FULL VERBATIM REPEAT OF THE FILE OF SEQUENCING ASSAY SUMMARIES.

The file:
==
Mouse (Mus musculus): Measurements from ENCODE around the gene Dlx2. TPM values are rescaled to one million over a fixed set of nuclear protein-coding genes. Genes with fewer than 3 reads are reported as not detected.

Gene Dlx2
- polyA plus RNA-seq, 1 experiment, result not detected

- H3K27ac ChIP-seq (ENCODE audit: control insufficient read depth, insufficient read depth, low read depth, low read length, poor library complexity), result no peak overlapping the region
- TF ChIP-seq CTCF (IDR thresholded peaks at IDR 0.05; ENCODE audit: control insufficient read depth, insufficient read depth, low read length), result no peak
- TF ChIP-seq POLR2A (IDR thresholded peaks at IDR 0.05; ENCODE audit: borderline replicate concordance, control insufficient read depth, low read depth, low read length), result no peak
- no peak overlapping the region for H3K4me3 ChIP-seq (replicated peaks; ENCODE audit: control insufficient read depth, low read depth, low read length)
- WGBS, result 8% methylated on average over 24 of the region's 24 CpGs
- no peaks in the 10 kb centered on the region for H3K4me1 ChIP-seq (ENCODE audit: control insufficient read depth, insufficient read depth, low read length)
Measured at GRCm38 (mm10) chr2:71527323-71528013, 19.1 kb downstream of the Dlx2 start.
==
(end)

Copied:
Mouse (Mus musculus): Measurements from ENCODE around the gene Dlx2. TPM values are rescaled to one million over a fixed set of nuclear protein-coding genes. Genes with fewer than 3 reads are reported as not detected.

Gene Dlx2
- polyA plus RNA-seq, 1 experiment, result not detected

- H3K27ac ChIP-seq (ENCODE audit: control insufficient read depth, insufficient read depth, low read depth, low read length, poor library complexity), result no peak overlapping the region
- TF ChIP-seq CTCF (IDR thresholded peaks at IDR 0.05; ENCODE audit: control insufficient read depth, insufficient read depth, low read length), result no peak
- TF ChIP-seq POLR2A (IDR thresholded peaks at IDR 0.05; ENCODE audit: borderline replicate concordance, control insufficient read depth, low read depth, low read length), result no peak
- no peak overlapping the region for H3K4me3 ChIP-seq (replicated peaks; ENCODE audit: control insufficient read depth, low read depth, low read length)
- WGBS, result 8% methylated on average over 24 of the region's 24 CpGs
- no peaks in the 10 kb centered on the region for H3K4me1 ChIP-seq (ENCODE audit: control insufficient read depth, insufficient read depth, low read length)
Measured at GRCm38 (mm10) chr2:71527323-71528013, 19.1 kb downstream of the Dlx2 start.